“To forget a friend is sad. Not everyone has had a friend and if I forget him, I may become like the grown-ups who are no longer interested in anything but figures…” -Antoine de Saint-Exupéry
We have to remember to fight the battle against becoming adults everyday of our lives. It’ll happen someday of course, but one good method to avoid growing up is playing games with sons, daughters, nieces and nephews or any other kids in your life. Engaging youngsters in the board game hobby not only helps to grow the next generation of gamers, it teaches critical thinking, being good sports and it’s a level of interaction that can also keep us young! The Little Prince is good game to bring out with the kids in your life.
Antoine Bauza is no stranger to the works of Saint-Exupéry. He already has one Little Prince title under his belt. The Little Prince: Make Me a Planet. Now Bauza is joining forces with Bruno Cathala to bring TLP: Rising to the Stars. This new effort is a direct tie-in to the recently released animated movie. RTTS is a cute simple game aimed at younger players, but gamers of all ages will be able to have fun.
The goal of the game is to fly your own plane from Grandfather’s house all the way to the Little Prince’s planet, hopping from cloud to cloud along the way. You’ll do this by playing cards from your hand to advance along the cloud track. The pilot who has been able to collect the most stars along the way will win the game. The board is made up of different sections of clouds that can be assembled a variety of ways. Each of the sections are held together with connecting boards. As you pass the connecting boards you can take a Story Tile worth stars. At each connecting board there will be face-up tiles and facedown tiles and you can make your choice which one to grab.
Each player starts with a hand of Fox cards numbered between one and five. Tokaido-style, it’s always the person who is last line that is next to act. They select a card from their hand and move up to the number of cloud spaces indicated. This can lead to multiple turns in a row if the active player doesn’t pass anyone. If you end your turn on an empty cloud, nothing happens, but the others will trigger some kind of action. Star clouds allow you to take one star point from the supply. Bird clouds allow you to take the top card off the Grandfather card deck. Grandfather cards allow to make special moves along the cloud track. Finally Telescope clouds allow you to draw a telescope and look at the other side. Some Telescopes give you stars and some take them away. Some Telescopes even allow you to steal stars from your opponents, but it’s totally luck of the draw.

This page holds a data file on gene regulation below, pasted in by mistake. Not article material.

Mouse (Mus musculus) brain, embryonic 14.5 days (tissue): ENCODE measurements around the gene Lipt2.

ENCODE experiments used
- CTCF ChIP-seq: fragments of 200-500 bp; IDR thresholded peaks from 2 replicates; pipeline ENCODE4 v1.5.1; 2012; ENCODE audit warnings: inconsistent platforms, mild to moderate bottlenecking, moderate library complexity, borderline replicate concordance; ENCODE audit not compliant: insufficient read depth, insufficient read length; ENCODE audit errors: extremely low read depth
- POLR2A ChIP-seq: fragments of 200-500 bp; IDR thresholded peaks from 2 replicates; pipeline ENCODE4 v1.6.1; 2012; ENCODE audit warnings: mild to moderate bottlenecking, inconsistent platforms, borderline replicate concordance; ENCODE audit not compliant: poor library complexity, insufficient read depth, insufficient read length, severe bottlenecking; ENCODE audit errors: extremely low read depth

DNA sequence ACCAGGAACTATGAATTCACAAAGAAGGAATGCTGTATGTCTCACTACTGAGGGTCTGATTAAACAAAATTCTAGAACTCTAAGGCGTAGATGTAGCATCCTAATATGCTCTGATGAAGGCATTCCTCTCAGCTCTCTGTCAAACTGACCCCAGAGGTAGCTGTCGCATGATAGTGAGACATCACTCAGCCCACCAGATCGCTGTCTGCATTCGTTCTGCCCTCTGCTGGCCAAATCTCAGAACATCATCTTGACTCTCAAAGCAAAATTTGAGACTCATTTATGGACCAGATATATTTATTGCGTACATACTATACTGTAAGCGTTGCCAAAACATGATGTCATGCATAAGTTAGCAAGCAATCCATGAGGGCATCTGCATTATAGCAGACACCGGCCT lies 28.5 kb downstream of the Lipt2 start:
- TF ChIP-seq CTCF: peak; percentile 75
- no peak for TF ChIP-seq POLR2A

If you land your plane on a cloud with another plane, you don’t get any special bonuses the cloud may have provided, but you do get to take a card at random from that player then give them a card back of your choice. That move can be pretty important because the only way to move forward is with cards and the numbers will determine how far you can go. Not every player is going to make it to the Little Prince’s planet. Some will be forced to take their plane off the track early. It doesn’t mean they lose necessarily, but they will have to wait out the rest of the game. If you start your turn with no cards left you do have the option of discarding a story tile to move up to five spaces forward. Depending on the situation it may be your best move.
It is a bit of a race to get to planet B-612. The first pilot there will get the paper plane worth six points. The next plane is only worth four and each successive one drops in value. If you arrive last you won’t get anything at all.
The Little Prince ends when every player is out of cards. You total your points from Star tokens, Story tiles and paper planes. The one with the most stars is the winner.
This is a good game to use a bridge for younger players. It goes beyond teaching the basic structure of games, like waiting for your turn and how games end. In a very simple way it will make kids consider hand management, set collection, push-your-luck, turn order, and take that! It may seem like a lot to pack into a game aimed at kids 6+, but the rules and goals come together in such a natural way that they just make sense. The board is very clear and kids can easily see what the state of the game is. There is enough meat here that older players will enjoy the experience of playing with kids and introducing them to some of the rules and mechanics they’ll get used to if they dive deeper into the hobby.